The Gas Chromatograph (GC) is used to separate out individual gases from a complex mixture into molecular components. The resulting gas flow is analyzed in the mass spectrometer with a mass range of 2-535 Daltons.
The SAM also has three subsystems: the 'Chemical separation and processing laboratory', for enrichment and derivatization of the organic molecules of the sample; the sample manipulation system (SMS) for transporting powder delivered from the MSL drill to a SAM inlet and into one of 74 sample cups. The SMS then moves the sample to the SAM oven to release gases by heating to up to 1000oC; and the pump subsystem to purge the separators and analysers.
9 November 2012: A pinch of fine sand and dust became the first solid Martian sample deposited into the SAM. The sample came from the patch of windblown material called Rocknest, which had provided a sample previously for mineralogical analysis by CheMin instrument.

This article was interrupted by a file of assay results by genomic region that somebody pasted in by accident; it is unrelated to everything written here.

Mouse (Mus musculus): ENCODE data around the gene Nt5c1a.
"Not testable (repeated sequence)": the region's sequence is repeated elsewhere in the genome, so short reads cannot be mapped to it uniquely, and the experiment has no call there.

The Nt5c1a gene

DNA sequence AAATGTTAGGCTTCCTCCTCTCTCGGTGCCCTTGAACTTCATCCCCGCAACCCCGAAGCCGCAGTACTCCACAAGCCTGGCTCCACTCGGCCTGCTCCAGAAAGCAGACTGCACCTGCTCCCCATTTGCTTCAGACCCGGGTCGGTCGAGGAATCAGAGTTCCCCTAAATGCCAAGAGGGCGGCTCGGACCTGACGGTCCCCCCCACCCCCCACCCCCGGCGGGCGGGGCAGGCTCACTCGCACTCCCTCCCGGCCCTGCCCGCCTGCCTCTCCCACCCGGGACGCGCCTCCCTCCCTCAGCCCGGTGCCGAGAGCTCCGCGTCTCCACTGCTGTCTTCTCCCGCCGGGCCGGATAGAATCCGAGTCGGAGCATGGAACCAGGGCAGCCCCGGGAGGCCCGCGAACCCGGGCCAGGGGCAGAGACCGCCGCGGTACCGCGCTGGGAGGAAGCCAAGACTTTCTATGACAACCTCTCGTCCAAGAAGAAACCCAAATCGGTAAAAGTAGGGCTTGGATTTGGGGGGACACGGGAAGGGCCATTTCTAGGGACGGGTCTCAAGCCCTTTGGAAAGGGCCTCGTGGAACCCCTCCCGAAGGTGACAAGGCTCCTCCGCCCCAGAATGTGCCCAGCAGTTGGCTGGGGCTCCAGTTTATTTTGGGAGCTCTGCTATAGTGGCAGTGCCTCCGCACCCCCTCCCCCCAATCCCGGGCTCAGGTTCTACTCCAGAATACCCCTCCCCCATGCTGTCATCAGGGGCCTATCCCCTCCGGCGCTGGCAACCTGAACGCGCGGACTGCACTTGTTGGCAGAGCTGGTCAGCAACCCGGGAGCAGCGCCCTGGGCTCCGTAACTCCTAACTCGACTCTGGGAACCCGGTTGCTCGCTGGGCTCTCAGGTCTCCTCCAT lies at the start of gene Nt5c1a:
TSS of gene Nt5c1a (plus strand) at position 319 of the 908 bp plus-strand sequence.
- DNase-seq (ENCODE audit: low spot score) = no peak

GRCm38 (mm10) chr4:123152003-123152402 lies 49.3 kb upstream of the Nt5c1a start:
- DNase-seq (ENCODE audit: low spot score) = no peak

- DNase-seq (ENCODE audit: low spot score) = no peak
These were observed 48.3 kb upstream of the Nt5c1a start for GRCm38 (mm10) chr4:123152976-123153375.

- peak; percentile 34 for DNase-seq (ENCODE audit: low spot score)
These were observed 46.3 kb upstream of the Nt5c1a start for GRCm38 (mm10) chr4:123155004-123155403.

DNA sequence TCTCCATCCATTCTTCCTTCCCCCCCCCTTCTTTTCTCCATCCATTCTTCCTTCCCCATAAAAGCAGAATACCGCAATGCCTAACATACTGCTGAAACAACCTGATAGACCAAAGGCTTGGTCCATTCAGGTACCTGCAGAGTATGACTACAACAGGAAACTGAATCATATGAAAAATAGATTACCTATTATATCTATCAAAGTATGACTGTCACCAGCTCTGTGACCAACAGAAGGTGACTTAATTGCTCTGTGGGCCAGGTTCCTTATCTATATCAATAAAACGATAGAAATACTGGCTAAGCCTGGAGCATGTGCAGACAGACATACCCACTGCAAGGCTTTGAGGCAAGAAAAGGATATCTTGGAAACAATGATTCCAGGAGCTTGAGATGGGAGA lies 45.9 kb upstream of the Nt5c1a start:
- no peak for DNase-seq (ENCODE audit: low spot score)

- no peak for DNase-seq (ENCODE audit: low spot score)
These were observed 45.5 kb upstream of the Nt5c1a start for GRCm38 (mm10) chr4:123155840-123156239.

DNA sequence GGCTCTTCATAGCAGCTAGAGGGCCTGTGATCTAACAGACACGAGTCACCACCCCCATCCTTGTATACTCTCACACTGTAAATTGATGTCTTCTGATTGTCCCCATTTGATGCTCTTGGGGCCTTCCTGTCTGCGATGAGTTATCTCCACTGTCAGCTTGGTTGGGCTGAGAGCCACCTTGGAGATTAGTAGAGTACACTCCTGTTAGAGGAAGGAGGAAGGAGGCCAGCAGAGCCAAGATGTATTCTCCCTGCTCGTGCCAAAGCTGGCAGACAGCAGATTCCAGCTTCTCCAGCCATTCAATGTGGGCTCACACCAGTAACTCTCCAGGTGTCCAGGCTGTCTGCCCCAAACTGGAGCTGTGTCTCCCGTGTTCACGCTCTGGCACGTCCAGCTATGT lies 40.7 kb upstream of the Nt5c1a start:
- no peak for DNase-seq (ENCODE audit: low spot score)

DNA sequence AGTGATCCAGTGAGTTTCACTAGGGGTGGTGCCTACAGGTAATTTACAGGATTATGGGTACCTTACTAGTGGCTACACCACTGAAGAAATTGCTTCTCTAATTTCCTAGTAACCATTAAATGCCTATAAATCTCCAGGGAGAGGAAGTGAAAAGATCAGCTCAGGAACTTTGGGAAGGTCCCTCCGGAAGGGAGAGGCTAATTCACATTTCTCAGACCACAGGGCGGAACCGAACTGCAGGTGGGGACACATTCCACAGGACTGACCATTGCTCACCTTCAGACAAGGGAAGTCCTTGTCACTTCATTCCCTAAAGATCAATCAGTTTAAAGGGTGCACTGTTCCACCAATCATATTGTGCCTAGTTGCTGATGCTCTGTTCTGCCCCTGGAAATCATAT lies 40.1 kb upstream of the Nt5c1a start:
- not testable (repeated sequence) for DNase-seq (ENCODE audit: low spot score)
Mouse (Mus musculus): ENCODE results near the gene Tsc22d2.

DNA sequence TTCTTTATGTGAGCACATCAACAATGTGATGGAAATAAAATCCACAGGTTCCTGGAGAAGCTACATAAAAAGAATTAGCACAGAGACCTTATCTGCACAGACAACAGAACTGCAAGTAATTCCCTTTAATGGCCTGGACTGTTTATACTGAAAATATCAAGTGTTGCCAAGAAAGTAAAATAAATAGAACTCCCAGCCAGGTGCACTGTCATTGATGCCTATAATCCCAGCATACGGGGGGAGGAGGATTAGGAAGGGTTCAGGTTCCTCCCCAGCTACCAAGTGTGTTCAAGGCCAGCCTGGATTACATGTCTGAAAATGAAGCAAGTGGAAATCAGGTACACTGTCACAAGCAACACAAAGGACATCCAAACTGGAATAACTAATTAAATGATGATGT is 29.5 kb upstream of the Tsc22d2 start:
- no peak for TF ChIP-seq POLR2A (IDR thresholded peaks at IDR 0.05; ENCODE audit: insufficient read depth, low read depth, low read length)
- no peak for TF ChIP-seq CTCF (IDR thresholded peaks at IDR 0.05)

3 December 2012: NASA reported SAM had detected water molecules, chlorine and sulphur. Hints of organic compounds couldn't be ruled out as contamination from Curiosity itself, however.
16 December 2014: NASA reported the Curiosity rover detected a "tenfold spike", likely localized, in the amount of methane in the Martian atmosphere. Sample measurements taken "a dozen times over 20 months" showed increases in late 2013 and early 2014, averaging "7 parts of methane per billion in the atmosphere." Before and after that, readings averaged around one-tenth that level. In addition, high levels of organic chemicals, particularly chlorobenzene, were detected in powder drilled from one of the rocks, named "Cumberland", analyzed by the Curiosity rover.
24 March 2015: NASA reported the first detection of nitrogen released after heating surface sediments on the planet Mars. The nitrogen in nitrate is in a "fixed" state, meaning that it is in an oxidized form that can be used by living organisms. The discovery supports the notion that ancient Mars may have been habitable for life.